Kylie Minogue has revealed it was very "intense" making her new album Disco whilst in lockdown earlier this year.
The 52-year-old star will release her latest record in November – much to the delight of her fans – but it hasn't exactly been an easy process thanks to the events of 2020.
In order to meet her release deadline, the former Neighbours star was forced to record songs whilst in isolation.
Describing the process as "intense", Kylie spoke about the difficulties during an interview with Music Week.
"I’d been going at such a pace every day and juggling different writers, producers and schedules and trying to be prepared – it really wore me out," Kylie said.
"I had a slight, well, meltdown. Probably sounds a bit dramatic, but I realised I’d been going at such a pace because I was driven to get this done."
"There was a point near the end where I actually felt just so drained," she added.
Kylie even resorted to buying her own equipment and learnt how to record vocals at home, in order to get the album completed in time.
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"Lockdown happened, and I had to figure out how to do everything remotely,' she told Billboard.
"It was very exciting to get the equipment, fire up my logical-rational brain and find the right place in the house to put it.
"I was dragging [around] duvets and blankets and clothes racks to make [my lounge room] good for sound," she added.
The songstress also taught herself how to use digital audio workstation software Logic Pro.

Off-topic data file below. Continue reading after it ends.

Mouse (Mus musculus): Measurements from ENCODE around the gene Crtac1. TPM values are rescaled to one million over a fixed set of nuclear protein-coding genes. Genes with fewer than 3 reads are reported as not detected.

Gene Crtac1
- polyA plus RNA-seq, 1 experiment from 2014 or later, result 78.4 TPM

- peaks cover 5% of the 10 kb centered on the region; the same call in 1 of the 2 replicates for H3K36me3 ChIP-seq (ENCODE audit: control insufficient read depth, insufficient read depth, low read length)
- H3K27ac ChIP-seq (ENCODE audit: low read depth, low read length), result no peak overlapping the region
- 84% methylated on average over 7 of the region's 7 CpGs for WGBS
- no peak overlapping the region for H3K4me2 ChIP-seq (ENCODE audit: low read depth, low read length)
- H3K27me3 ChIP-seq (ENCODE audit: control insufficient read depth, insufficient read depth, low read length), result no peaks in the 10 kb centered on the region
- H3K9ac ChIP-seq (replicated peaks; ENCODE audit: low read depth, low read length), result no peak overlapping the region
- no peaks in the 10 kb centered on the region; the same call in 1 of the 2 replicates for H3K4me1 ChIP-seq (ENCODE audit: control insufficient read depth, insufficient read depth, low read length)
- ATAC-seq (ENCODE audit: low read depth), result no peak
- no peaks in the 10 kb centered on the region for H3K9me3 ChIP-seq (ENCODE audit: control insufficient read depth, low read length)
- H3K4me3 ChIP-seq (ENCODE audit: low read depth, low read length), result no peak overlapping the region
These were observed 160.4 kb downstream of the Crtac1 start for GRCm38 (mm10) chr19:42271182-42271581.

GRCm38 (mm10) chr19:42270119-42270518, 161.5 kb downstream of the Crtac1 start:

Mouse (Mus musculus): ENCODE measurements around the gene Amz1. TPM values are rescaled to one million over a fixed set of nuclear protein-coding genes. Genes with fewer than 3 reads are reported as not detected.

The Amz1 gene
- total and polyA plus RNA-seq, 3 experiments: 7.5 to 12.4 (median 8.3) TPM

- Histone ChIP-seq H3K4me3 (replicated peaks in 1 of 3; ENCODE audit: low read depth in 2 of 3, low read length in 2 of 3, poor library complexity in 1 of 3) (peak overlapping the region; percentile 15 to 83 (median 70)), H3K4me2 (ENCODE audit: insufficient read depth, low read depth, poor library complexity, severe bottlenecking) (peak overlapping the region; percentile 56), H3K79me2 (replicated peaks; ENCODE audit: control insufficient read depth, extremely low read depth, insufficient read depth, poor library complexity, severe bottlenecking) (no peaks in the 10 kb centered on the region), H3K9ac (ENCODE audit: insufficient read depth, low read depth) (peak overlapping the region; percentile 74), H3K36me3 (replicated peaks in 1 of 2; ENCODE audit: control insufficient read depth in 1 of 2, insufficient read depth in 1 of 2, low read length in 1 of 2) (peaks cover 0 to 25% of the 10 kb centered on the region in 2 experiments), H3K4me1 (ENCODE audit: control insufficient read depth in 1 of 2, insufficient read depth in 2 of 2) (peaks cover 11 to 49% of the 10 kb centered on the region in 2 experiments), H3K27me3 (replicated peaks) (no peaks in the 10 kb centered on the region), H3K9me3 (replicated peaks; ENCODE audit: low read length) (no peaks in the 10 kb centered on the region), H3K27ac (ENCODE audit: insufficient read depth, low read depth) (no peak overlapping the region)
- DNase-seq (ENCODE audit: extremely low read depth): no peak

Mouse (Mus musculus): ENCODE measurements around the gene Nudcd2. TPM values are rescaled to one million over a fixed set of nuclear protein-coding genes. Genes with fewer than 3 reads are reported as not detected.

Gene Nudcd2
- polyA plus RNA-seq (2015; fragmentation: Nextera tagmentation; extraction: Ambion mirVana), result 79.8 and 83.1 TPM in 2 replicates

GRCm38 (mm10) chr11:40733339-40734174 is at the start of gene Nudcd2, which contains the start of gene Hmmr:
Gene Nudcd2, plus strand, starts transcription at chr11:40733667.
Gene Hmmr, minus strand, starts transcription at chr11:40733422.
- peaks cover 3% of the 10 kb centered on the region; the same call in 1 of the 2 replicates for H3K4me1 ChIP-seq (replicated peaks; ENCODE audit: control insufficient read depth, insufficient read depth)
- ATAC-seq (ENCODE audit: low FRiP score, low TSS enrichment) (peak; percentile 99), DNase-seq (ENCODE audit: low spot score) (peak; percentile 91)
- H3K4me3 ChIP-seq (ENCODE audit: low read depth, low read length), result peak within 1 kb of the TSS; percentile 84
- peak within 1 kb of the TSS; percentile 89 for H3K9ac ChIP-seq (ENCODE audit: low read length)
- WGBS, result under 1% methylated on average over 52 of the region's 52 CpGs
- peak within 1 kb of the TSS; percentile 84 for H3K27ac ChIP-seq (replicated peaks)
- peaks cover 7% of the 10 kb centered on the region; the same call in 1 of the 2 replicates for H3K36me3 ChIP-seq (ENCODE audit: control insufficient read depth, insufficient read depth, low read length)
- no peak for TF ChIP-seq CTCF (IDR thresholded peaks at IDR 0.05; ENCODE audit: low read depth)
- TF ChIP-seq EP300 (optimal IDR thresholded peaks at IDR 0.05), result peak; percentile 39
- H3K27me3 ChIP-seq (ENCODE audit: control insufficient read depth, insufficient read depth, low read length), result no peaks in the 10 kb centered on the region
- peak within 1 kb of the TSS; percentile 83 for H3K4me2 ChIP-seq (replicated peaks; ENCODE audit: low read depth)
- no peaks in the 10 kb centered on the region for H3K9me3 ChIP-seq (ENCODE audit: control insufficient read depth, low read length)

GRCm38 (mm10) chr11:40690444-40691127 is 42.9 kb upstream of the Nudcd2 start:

"I got really into it, and I’m annoyed with myself it took this long for me to get a handle on it," she said of the experience.
Kylie's new album comes after she admitted she needed a mentor to help her after she found fame on Australian soap Neighbours.
As she enters her fifth pop decade, she admits today’s stars have it much harder because of the scrutiny and nastiness they face on social media.
Talking about Twitter negativity she said: “I honestly don’t know how I would have dealt with that. But I do know it was difficult when there were nasty things written (in the media). I’d check myself, were they being nasty or was I just taking it personally?
“But no, a lot of it was just nasty. Even back then, I remember saying to my family or my manager, 'who are these people? Where’s the person that we never get to see and would never say this to my face?' You didn’t have social media where you could react, although I largely don’t react.”
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